Jordan’s King Abdullah appointed veteran politician Hani Mulqi as prime minister after dissolving parliament by royal decree on Sunday, following the end of its four-year term, and charged him with conducting new elections by October.
The monarch accepted the resignation of Prime Minister Abdullah Ensour, as is customary under the constitution, before appointing an interim head of government.
Under the constitutional rules the election should be held within four months under the constitution and after the lower house passed an amendment to the electoral laws in March government sources and political analysts say there are likely to be more candidates from political parties vying for votes with traditional tribal and family allegiances.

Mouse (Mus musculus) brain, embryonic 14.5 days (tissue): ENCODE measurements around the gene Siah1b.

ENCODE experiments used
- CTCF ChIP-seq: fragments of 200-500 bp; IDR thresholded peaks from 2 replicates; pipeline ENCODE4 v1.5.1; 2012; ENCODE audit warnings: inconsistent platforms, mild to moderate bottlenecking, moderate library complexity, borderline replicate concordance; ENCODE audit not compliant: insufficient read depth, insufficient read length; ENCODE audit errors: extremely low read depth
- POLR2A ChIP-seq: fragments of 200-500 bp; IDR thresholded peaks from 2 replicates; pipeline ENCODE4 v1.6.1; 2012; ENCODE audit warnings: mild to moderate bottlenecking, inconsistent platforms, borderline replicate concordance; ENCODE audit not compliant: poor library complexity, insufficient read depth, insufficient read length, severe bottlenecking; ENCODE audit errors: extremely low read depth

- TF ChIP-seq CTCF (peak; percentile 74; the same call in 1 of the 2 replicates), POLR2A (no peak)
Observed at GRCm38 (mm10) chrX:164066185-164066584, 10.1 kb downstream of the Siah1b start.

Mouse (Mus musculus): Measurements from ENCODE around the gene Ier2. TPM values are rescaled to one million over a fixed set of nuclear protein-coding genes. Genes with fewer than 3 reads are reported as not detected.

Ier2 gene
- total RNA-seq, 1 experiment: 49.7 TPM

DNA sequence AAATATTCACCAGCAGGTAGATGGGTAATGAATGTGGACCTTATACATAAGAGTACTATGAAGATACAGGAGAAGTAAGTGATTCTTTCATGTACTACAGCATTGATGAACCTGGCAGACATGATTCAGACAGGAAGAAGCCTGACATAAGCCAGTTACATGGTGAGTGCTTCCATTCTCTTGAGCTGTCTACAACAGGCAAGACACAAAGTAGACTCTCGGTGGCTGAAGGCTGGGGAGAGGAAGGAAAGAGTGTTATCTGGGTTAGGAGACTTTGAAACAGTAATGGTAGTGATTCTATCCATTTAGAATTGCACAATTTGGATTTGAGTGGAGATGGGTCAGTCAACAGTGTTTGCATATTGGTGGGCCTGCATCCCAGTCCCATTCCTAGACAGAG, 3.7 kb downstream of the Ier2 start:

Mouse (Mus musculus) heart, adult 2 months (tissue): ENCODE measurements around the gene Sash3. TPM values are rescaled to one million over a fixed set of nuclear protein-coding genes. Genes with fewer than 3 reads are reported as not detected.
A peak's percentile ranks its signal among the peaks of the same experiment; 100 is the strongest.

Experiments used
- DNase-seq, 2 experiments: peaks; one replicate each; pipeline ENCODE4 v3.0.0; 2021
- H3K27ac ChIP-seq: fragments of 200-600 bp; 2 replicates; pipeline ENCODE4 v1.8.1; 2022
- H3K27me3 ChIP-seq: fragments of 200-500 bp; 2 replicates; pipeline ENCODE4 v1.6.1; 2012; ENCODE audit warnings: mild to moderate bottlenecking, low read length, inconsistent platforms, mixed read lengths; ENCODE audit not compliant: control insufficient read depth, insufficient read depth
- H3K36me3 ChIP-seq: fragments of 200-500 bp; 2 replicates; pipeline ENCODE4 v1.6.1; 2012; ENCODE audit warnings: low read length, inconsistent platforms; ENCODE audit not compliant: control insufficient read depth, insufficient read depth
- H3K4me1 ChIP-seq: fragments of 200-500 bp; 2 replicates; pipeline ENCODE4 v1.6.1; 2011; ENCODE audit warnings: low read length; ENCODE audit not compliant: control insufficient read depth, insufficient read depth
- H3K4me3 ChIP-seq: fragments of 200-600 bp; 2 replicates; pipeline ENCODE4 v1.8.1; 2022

But Jordan’s main political opposition to the government comes from the Muslim Brotherhood movement which is facing increasing legal curbs on its activities, leaving mostly pro-monarchy parties and some independent Islamists and politicians to compete in the elections, the sources say.
In 2011, under pressure from the popular protests across the Arab world, Jordan’s parliament endorsed constitutional changes that devolved some of the monarch’s powers to the parliament.
However, political analysts say tribal lawmakers who dominated the last parliament resisted any change which they saw undermining their influence and maintained a system that favours sparsely populated tribal regions which benefit most from state patronage and the support of the monarchy.